Evidently, traditional democracy is failing Filipinos. This failure is in plain sight today in (1) the infantile ‘presidential’ candidates lined up before Filipino voters, (2) the no-substance “debates” surrounding them facilitated by the nation’s so-called ‘thought leaders’, and (3) the abject apathy with which the broader Filipino public regard the future of their country. Philippine-style democracy needs to evolve in order to justify its continued use. Evolve to where or what? That is the big question.
The common wisdom is that democracy cannot serve its purpose if its most crticial ingredient — educated voters — is lacking. Because leaders are chosen by majority vote in a democracy, the quality of said leaders will always mirror the character of that majority. Unfortunately, in the Philippines, the majority simply are not up to the task of applying an intelligent mind to their democractic exercises. The result is plainly direct: Filipinos get leaders that are lacking in intellectual faculties.
Filipinos need to understand that democratic politics is not like a mango tree. A mango tree is able to turn carabao shit into sweet mango fruit. Democratic politics, unfortunately, does not work in the same way fruit trees do. When Filipino voters crap all over their elections, guess what: said elections bear crap fruit. The Philippine government has a wealth of empirical evidence to support this political theorem which can be expressed in this simple form:
Crap Voters = Crap Leaders
Seen in this new light, the solution to the Philippines’ dysfunctional politics then becomes quite obvious. If Filipinos want to continue to be a “democratic” people, they need turn crap into gold.
The trouble with this solution is that it will take time. The Philippines’ public education system, for one thing, is crap. It will take lots of money spent over many years to upgrade the system to a level of quality that will enable it to churn out Filipinos who know how to think — not just think but think far enough ahead. Specifically, Filipinos need to learn the concept of cause-and-effect. For example, consistently flushing spent chewing gum down a toilet eventually causes blockage which, in turn will cause sewage to flow back up your toilet and onto your bathroom floor, possibly overflowing all over the rest of your house. Filipinos need to learn how to run these sorts of thought experiments in their heads while they are in school.
Second, the Philippines’ media industry keeps piping bucket loads of crap into Filipinos’ screens. We really can’t expect Filipinos to become intelligent active pariticipants in a democracy if their minds continue to be hijacked by pretty celebrities with nothing in between their ears delivering (or, worse, miming and lip-syncing) mediocre acting, dance, and song numbers before the cameras. Unfortunately, disseminating regurgitated material involving marital infidelity, Cinderella-meets-Prince-Charming dramas, and titillating plots with religiously-correct forced endings written by country’s creative classes is a highly-profitable enterprise. But it needs to be recognised that selling cigarettes and fizzy drinks loaded with industrial sweeteners to minors are also highly-profitable industries. There needs to be balance. In the case of the Philippines, tens of millions of youthful minds are going to waste thanks to the mind candy peddled to them by her media industry.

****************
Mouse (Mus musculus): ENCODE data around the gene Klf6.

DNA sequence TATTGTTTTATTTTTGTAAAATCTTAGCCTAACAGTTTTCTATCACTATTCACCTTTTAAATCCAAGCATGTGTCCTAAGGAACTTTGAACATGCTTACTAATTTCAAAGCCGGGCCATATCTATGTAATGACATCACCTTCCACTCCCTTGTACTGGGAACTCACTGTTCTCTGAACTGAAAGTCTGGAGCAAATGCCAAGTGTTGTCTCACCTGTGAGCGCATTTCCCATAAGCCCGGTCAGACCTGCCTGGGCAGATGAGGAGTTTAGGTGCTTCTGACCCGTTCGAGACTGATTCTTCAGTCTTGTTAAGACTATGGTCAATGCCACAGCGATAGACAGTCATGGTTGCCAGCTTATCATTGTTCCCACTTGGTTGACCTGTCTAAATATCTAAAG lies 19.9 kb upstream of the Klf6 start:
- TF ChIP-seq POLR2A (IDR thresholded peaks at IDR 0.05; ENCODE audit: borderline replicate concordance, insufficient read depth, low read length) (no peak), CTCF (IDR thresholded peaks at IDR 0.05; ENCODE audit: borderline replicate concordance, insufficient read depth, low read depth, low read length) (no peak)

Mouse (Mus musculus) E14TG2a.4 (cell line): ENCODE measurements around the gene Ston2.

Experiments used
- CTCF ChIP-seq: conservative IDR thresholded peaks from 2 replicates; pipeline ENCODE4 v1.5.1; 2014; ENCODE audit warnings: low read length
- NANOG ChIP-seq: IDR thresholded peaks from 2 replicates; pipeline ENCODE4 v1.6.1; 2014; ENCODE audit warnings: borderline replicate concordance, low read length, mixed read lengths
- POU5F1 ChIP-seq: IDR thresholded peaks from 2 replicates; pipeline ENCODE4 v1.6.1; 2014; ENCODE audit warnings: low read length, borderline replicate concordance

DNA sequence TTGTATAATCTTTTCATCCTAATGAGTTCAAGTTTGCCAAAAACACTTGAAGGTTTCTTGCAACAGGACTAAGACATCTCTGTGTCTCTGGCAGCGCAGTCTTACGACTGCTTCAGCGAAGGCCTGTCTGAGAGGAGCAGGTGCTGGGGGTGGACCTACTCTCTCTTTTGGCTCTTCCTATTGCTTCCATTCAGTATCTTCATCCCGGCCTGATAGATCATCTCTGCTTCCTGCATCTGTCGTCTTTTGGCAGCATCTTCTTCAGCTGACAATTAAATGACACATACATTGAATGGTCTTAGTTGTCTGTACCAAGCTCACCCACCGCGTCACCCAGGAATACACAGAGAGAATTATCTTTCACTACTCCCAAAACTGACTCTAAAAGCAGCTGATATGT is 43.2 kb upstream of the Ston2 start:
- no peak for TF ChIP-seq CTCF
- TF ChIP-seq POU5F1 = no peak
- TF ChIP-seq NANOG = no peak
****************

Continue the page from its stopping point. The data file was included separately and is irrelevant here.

Finally, the nation’s Illustrado class — its opinion-shapers and ‘thought leaders’ — remain incapable of elevating the political discourse and actually leading an intelligent debate. Instead of sustaining a level-headed and sober discussion, they also indulge their taste for Taliban-like personality cults and engage in exchanges with their peers where sound byte hysterics rather than carefully thought through ideas hold greater currency.
Indeed, transforming the Philippines into a modern functioning democracy is a formidable challenge. It will involve change at the most fundamental levels of the society where the way Filipinos think is rooted. The solutions are really not that complicated. Only politics gets in the way of these solutions — which is quite unfortunate; because to fix the politics you need to implement those solutions.
All is not lost. It all begins with the simple concept we need to keep in mind: Democracy is not a mango tree. It does not turn crap into sweet fruit. The sooner we recognise this simple reality, the sooner we will be able to think far enough ahead and implement the right solutions.